[fusion_dropcap boxed=”no” boxed_radius=”” class=”” id=”” color=””]I[/fusion_dropcap]t is easy to ignore national current events. Particularly, the Supreme Court. The current fight about the life time appointment to the United States Supreme Court will have a significant effect on all consumers, and simply regular people. This Court is poised to become more business friendly than any Court since the 1930’s.

The rights of working people and consumers are being made second class to the rights of business and corporations. Many people don’t pay attention to the loss of these rights, and by the time that they discover the loss, it is too late. The losses have been gradual. As a consequence, we lose these rights and simply try to adjust. Unfortunately, that leaves us in the same predicament as the frog in the gradually heating beaker of water: We won’t do anything until the water is boiling, and it is too late.

Corporations are steadily taking away your right to sue over wrongdoing…

AUGUST 16, 2018
Current Affairs

Back in May, the Supreme Court issued its decision in Epic Systems Corp. v. Lewis. The nation’s highest court decided that employers could force their employees to sign arbitration clauses at threat of their jobs, and that those arbitration clauses then prevented employees from suing collectively when their employers stole their wages or harassed or abused them. That case included gas station workers who were required to drive around town and monitor competitors’ prices but weren’t paid for doing so. The Supreme Court decided that the gas station could force those employees into individual, secret arbitration proceedings to fight for their back pay, despite all of the employees having the exact same grievance based on the same obviously illegal policy.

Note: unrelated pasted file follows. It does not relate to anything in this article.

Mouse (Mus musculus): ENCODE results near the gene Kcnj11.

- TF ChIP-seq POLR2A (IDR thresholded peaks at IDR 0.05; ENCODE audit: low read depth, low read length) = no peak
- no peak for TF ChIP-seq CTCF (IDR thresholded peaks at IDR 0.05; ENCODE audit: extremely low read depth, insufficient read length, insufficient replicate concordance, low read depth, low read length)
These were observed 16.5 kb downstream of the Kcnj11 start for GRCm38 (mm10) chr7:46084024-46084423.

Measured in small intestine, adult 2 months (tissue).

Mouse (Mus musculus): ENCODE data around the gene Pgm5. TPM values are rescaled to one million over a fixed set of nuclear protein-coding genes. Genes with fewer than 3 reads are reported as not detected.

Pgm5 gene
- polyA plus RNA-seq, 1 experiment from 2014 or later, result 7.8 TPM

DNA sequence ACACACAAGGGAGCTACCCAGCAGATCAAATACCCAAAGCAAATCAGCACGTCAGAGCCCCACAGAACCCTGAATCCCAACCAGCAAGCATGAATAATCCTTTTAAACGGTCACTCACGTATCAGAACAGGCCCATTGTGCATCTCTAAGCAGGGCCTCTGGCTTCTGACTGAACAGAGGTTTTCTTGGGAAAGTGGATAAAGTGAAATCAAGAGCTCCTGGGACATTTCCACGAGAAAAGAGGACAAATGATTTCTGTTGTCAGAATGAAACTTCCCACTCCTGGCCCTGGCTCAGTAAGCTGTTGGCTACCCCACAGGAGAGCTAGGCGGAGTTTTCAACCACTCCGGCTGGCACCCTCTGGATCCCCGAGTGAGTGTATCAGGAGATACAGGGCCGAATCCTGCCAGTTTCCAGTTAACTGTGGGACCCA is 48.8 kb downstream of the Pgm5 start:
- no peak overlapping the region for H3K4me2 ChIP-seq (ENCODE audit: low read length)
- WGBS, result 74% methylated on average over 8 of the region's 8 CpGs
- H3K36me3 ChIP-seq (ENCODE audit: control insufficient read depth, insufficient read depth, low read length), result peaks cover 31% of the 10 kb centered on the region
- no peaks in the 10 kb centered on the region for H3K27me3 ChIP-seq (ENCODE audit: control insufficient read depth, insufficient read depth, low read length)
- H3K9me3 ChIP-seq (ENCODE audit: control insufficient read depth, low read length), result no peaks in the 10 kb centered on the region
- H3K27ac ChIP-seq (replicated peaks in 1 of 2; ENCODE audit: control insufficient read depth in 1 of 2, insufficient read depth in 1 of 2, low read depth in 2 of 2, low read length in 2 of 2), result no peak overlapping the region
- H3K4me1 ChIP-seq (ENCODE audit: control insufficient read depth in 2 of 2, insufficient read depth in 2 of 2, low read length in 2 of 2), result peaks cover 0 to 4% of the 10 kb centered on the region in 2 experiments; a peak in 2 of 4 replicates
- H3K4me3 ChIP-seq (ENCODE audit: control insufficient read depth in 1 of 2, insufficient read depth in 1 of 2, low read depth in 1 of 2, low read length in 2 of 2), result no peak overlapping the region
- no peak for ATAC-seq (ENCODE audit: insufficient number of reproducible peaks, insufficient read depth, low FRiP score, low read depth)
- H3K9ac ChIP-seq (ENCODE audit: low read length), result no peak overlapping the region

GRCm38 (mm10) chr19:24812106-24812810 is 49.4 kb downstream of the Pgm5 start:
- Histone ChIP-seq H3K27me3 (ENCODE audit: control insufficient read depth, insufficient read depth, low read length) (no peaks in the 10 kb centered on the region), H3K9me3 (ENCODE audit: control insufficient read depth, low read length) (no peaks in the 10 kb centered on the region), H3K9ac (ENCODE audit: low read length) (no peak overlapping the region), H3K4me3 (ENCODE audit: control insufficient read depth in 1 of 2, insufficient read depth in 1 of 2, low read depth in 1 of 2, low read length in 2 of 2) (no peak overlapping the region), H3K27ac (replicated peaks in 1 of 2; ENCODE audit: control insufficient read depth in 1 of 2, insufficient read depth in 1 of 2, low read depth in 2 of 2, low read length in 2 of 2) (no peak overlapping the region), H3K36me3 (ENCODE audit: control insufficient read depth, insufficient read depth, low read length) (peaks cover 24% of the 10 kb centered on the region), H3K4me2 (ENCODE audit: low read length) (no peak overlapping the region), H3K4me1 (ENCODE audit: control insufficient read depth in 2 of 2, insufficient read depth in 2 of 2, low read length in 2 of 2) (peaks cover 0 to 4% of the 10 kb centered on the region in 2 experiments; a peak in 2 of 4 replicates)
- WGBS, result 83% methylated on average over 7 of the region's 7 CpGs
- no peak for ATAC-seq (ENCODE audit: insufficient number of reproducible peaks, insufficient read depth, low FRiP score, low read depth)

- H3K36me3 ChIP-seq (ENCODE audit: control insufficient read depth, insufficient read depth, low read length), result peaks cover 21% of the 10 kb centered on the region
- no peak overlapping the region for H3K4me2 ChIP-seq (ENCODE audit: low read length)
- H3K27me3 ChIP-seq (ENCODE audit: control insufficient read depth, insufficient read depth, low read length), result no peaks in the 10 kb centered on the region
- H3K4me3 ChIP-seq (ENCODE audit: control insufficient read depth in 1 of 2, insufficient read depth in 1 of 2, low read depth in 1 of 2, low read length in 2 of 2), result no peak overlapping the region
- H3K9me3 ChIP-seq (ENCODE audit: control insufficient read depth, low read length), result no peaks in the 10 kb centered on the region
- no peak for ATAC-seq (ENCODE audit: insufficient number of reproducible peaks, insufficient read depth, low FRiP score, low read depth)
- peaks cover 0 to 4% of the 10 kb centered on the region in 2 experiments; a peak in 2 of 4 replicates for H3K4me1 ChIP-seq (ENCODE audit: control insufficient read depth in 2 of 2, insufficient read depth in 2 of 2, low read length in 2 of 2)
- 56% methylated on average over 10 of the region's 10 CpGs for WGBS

Oren Nimni and I were unhappy about this. We explained how important it is for employees to be able to band together and take action together, especially where their individual claims for stolen wages might be only a few hundred dollars—a consequential amount for a low-wage worker but not enough on its own to hire a lawyer. We also worried about how litigating employment claims like wage theft and harassment in secret arbitration proceedings would force every single person to prove things all over again even though their colleagues might have proved the very same claims over and over again already. Arbitration gave employers what amounts to a free pass to continue illegal practices, because very few people can afford to do anything about it and even when they can, and even when they win, no one will know.

We also noted just how valuable arbitration is to companies. You can tell by how much money they have spent to protect it, including a TV campaign attacking the CFPB when arbitration regulations were in the pipeline. (Congress killed the regulations.) We worried that arbitration agreements were going to get much more common and that, especially without strong labor protections for collective bargaining on the front end, employees would keep losing power to enforce their rights.

Not to say we told you so, but enter Chipotle. Back in 2013, Chipotle employees began to sue for wage theft. The employees claimed that the company had policies that made them start work before clocking in, and made them clock out before finishing work. Essentially they were required to work without pay. They brought a class action eventually consisting of approximately 10,000 employees.



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